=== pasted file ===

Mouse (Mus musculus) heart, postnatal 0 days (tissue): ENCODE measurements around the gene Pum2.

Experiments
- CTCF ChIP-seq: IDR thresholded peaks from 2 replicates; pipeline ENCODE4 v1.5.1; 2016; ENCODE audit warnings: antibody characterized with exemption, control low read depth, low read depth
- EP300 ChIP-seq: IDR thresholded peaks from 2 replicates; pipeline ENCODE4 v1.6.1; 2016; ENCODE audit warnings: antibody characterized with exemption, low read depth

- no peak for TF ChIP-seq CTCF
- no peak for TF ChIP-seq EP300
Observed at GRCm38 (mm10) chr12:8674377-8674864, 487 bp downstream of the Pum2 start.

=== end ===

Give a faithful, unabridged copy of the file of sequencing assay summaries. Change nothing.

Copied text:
Mouse (Mus musculus) heart, postnatal 0 days (tissue): ENCODE measurements around the gene Pum2.

Experiments
- CTCF ChIP-seq: IDR thresholded peaks from 2 replicates; pipeline ENCODE4 v1.5.1; 2016; ENCODE audit warnings: antibody characterized with exemption, control low read depth, low read depth
- EP300 ChIP-seq: IDR thresholded peaks from 2 replicates; pipeline ENCODE4 v1.6.1; 2016; ENCODE audit warnings: antibody characterized with exemption, low read depth

- no peak for TF ChIP-seq CTCF
- no peak for TF ChIP-seq EP300
Observed at GRCm38 (mm10) chr12:8674377-8674864, 487 bp downstream of the Pum2 start.